Hashem’s Cop by Rabbi Lazer Brody

Hashem’s Cop by Rabbi Lazer Brody

Reprinted from Breslev.co.il

The 350 Mehadrin bus from Bnei Brak to Ashdod is normally jammed, but at 3 PM more than half the seats were still vacant. Four young women in slacks, obviously not from the Haredi or religious neighborhoods along the route, boarded the bus at the stop adjacent to the Coca Cola factory in Bnei Brak.

Rather than moving to the rear of the bus, they sat down demonstratively in the front two rows seats on the right side of the bus. Some of the male passengers were baffled; two others decided to get off the bus.

A Breslever Chassid, sitting across the young ladies on the left side of the bus, simply closed his eyes and smiled. This was not a reaction that the headline-seeking heroines were looking for, having so boldly entered the mobile Haredi lion’s den.

No one yelled at the fearless four, women’s-rights or democracy activists in their late twenties. No one even spoke to them. There was nothing to document on their cell-phone videos. What a waste! Well, at least they might be able to take a nice walk on the beach in Ashdod…

If there’s no news, then make the news! One of the young woman got out of her seat (while the three others were poised with their cell-phone video cameras, waiting to pounce on the action they hoped would come) and stood next to the Breslever, whose toothy smile would have done justice to any Crest or Colgate commercial.

“Hey, why can’t you look at me?” the young lady asked abrasively, obviously itching for a conflict.

“Do you want your husband looking at other young women?” the Breslever responded.

“I’m not married,” she said.

“I bless you that you should find your soul-mate this year!”

The activist wasn’t ready for this turn in the conversation. She needed to steer things differently. “What are you so happy about with that imbecilic grin of yours?”

“In Torah 282 of Likutei Moharan, Rebbe Nachman teaches us to appreciate our good points and to be happy with every little mitzvah we do; and in Torah 17, first part, Rebbe Nachman says that the slightest good deed that a person does makes a tremendous impression in the upper spiritual realms…”

The activist was getting more and more impatient. This was not the action she was looking for, wasting half a day on a bus ride going someplace where she didn’t need to go. “So what,” she snapped.

“You asked me why I’m smiling. I’m answering you. I never thought that riding a Mehadrin bus was a big deal; I mean, it didn’t seem to be such a great mitzvah. But if the Yetzer Hara [2] is going to such lengths to bother me on this bus ride, then it must be really significant in shamayim that men and women don’t mix. This morning, when I was learning Tosefot on Baba Kama, the Yetzer wasn’t bothering me as much as he is now. Thank You, Hashem, for giving the mitzva of riding this bus.” With eyes shut, he turned at the activist and added, “and thank you, cherished sister, for adding to my rewards in the World to Come.”

The young lady’s antagonism was melting into frustration. She was obviously the ring-leader, and her three sisters-in-arms were eagerly awaiting to see how she’d react. Their game plan (or battle plan) to wave the flag of women’s rights on the Mehadrin bus didn’t anticipate a frontal confrontation with a Breslever…

“What do you people smoke that gets you so spaced out?” she chided.

“I’ll admit that I’m high, dearest sister, but that comes from tallit, tefillin, Torah, and an hour of talking to Hashem every day.”

“What’s with this ‘dearest’ and ‘cherished sister’ garbage?”

“You see,” explained the Breslever, “your soul and mine both are a tiny part of Godliness. We have the same Father; you don’t need a PhD in genealogy from Hebrew University to know that we’re brother and sister. Besides, the Torah says so explicitly…”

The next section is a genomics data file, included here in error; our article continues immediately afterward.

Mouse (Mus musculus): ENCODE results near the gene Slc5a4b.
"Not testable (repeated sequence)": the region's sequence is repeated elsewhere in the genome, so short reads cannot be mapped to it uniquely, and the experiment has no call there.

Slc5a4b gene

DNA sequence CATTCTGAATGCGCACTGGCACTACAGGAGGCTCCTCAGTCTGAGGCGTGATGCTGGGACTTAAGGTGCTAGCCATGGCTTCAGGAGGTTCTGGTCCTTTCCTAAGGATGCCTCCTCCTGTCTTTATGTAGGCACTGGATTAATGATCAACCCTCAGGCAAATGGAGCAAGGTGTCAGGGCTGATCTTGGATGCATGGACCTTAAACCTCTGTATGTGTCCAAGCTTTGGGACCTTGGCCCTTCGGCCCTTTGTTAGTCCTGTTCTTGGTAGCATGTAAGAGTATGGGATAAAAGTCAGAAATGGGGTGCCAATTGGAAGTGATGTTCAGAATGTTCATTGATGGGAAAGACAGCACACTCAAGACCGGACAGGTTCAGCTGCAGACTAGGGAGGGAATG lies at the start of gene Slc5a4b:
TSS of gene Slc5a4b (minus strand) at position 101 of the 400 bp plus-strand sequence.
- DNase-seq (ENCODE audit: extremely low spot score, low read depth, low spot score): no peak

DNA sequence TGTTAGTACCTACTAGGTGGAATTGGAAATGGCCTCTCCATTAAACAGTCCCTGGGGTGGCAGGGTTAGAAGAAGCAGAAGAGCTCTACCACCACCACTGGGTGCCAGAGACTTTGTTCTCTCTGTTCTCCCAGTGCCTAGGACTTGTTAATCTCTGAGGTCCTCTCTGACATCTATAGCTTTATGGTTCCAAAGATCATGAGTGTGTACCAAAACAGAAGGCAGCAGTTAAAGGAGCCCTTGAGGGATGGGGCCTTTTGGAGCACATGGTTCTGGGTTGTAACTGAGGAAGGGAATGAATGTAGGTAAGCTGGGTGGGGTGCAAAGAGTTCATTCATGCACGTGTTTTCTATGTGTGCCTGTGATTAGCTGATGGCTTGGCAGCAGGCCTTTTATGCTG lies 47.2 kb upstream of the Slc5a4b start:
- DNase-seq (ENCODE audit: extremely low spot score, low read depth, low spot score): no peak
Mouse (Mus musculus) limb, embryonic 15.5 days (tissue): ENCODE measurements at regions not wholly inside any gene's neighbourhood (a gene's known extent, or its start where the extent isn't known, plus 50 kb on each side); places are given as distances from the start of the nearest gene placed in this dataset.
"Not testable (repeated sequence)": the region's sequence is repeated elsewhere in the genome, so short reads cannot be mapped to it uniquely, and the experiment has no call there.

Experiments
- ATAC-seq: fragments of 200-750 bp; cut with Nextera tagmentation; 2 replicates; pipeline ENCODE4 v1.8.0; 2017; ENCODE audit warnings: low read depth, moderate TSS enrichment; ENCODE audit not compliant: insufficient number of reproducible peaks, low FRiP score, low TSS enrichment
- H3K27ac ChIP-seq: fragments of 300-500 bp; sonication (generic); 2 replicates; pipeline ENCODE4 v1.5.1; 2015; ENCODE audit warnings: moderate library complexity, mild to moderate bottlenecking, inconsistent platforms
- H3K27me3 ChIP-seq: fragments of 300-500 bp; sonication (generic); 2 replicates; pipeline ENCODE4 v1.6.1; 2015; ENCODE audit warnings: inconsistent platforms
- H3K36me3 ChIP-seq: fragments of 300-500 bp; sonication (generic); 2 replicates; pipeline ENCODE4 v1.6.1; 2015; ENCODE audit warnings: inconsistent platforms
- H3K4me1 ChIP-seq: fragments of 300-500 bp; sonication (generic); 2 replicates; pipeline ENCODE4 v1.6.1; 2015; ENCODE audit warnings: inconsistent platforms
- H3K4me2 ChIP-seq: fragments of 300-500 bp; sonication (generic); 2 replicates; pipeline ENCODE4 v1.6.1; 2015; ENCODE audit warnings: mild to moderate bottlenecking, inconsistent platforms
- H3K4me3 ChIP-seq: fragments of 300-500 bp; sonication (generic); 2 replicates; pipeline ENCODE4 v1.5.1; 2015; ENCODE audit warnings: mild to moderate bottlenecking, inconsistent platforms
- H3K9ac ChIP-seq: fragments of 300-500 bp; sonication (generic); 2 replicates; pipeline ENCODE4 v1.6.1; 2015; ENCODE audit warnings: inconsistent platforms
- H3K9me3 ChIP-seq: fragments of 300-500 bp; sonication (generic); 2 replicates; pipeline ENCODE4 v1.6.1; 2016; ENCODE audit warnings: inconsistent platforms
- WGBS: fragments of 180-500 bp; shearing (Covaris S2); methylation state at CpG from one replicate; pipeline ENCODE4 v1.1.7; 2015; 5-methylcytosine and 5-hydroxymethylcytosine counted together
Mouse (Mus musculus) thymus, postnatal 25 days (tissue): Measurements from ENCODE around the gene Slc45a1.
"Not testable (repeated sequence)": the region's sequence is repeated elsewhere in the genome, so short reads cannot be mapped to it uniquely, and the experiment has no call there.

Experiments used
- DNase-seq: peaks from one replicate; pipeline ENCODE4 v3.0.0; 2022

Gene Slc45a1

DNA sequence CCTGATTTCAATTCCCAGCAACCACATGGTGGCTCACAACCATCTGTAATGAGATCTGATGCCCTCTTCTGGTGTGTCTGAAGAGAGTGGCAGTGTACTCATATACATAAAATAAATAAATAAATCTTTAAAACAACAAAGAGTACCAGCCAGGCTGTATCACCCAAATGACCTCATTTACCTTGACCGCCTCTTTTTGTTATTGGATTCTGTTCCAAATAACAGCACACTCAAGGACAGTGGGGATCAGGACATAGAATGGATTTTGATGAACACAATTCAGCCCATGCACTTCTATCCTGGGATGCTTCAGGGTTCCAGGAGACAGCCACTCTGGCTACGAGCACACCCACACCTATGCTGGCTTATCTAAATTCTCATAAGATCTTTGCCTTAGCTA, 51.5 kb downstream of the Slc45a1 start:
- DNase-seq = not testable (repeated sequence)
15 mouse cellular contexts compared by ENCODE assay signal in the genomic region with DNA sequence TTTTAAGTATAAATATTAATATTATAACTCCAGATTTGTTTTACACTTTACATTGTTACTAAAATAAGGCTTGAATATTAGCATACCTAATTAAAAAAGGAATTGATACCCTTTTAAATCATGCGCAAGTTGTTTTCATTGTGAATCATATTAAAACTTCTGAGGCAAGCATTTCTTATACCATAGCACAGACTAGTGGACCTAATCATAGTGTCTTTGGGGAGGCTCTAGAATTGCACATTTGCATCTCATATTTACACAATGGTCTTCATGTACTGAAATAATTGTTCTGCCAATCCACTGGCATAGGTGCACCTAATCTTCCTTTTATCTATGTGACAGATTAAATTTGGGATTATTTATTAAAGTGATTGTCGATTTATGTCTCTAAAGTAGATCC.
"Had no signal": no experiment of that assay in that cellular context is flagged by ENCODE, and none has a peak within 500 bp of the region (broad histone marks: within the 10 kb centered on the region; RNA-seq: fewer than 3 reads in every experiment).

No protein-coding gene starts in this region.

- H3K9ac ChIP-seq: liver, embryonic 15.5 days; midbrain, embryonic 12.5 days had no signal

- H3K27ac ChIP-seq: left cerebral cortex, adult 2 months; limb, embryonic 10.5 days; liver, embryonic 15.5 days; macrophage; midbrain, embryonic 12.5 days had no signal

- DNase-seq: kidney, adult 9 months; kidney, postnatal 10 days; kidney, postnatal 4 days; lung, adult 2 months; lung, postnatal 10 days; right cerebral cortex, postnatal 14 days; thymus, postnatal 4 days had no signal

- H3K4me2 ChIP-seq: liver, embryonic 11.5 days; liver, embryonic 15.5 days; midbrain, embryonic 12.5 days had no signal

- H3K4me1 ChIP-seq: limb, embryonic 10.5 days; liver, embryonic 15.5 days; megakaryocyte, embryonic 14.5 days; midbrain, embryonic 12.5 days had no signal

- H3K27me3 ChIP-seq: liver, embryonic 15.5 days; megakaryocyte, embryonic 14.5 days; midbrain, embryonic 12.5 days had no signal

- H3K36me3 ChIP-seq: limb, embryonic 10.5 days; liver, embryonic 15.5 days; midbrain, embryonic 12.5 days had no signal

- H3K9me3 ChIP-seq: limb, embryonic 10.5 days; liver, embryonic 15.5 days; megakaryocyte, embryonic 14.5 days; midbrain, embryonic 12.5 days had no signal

“Are you the real deal or are you just putting on a good show?”

“If I invite you and your girlfriends for Shabbat…,” meanwhile removing his kosher cellphone from his shirt pocket, about to dial his wife’s number, “will you come? When you taste Shabbat and my wife’s cooking, you’ll understand how much Hashem loves you, and so do we.”

Squirming and completely off guard, the activist snarled, “You’re wife is probably an illiterate cook and bottle washer pregnant with her twelfth – what would she and I have in common?”

The Breslever chuckled, “No, my wife is only pregnant with our eighth. But you’ll like her – she has a MBA in Finance from the University of Tel Aviv. Besides, she was a sergeant in the Artillery Corps of the IDF, an army medic and a training-base instructor in first aid. She even served in Lebanon for two months…”

“What?! Don’t tell me you were in the army too?”

“Yeh, I admit it. I was a tank commander. Then I did a degree in Communication from UTA. That’s where my wife and I met…”

All the stereotypes were crumbling. The four activists were disarmed. No fight, no arguments, no protests – only an invitation for Shabbat…

The activist tried one last effort. She sat down next to the Breslever. This will surely get his goat and make him lose his cool, she thought.

He still smiled, but a tear trickled down his cheek.

“Why are you crying?” she asked, jolted by this additional surprise. Her compassion was a sign of the Jewish soul that shined from deep within her.

“I’m not really the prude that you think. But I love my wife and want her face to be the only female image in my brain. You, dear sister, are a Bat Yisroel, a Jewish daughter. Every Bat Yisroel is beautiful. Please, I wouldn’t embarrass you by getting up. But I’m not a holy man – I wish I were. You’re really testing me. You are a moral young lady; would you steal something from a pregnant woman with seven children? By making me look at you, you’d be stealing some of my affection for my wife. I’m sure that’s not your intention.”

Gently, as if walking on eggs, the young lady stood up. “I’m so sorry,” she said, showing her true delicate and considerate inner self. “I never thought of it that way. Besides, if all the Haredim were like you, things would be different. Tell me, are you the ones that go to Uman every Rosh Hashana?”

“Yes, I’m one of them.”

“Are all of you this nice? I mean, you don’t try to act like Hashem’s cop.” She surprised herself by saying “Hashem”. Since when do such words come out of an ultra-liberal libertarian feminist’s mouth?